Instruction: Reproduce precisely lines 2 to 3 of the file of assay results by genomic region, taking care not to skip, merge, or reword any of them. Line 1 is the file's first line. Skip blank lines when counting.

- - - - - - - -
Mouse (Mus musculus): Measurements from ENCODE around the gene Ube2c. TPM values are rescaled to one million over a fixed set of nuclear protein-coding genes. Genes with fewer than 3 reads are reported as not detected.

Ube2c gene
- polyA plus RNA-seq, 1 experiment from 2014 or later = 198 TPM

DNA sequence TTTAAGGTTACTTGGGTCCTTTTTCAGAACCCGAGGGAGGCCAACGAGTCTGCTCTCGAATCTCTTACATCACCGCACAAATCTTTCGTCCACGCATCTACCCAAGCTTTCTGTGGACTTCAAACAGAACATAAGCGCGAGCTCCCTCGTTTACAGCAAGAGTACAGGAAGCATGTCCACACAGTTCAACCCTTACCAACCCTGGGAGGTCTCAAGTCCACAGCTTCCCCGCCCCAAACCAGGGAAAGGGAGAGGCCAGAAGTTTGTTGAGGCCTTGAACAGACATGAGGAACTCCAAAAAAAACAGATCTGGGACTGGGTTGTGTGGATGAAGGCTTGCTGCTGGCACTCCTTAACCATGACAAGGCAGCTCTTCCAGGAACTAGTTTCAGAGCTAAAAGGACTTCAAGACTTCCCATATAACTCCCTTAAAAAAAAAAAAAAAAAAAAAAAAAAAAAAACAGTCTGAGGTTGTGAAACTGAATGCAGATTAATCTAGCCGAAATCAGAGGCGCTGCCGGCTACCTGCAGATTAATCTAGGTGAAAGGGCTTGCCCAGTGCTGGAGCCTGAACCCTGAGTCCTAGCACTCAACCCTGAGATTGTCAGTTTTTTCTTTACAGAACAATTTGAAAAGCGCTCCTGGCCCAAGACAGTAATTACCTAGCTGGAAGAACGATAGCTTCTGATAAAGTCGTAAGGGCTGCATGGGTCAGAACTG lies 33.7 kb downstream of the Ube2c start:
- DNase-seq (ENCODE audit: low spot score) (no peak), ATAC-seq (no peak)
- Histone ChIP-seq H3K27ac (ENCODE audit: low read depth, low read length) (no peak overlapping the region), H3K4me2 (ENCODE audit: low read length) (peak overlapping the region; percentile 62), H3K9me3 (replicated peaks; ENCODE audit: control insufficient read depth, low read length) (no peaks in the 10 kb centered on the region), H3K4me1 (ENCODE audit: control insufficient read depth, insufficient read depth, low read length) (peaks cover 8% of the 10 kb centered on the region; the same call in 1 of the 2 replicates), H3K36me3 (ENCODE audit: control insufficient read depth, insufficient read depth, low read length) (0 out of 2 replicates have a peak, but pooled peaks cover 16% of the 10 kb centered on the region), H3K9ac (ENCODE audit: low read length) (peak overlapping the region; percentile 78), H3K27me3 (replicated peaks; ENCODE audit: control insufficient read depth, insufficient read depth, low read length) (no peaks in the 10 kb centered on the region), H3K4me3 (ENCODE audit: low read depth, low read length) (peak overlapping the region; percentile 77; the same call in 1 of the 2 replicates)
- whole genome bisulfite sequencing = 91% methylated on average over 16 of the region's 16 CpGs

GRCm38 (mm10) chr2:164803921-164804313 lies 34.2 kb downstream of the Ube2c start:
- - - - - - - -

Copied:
Ube2c gene
- polyA plus RNA-seq, 1 experiment from 2014 or later = 198 TPM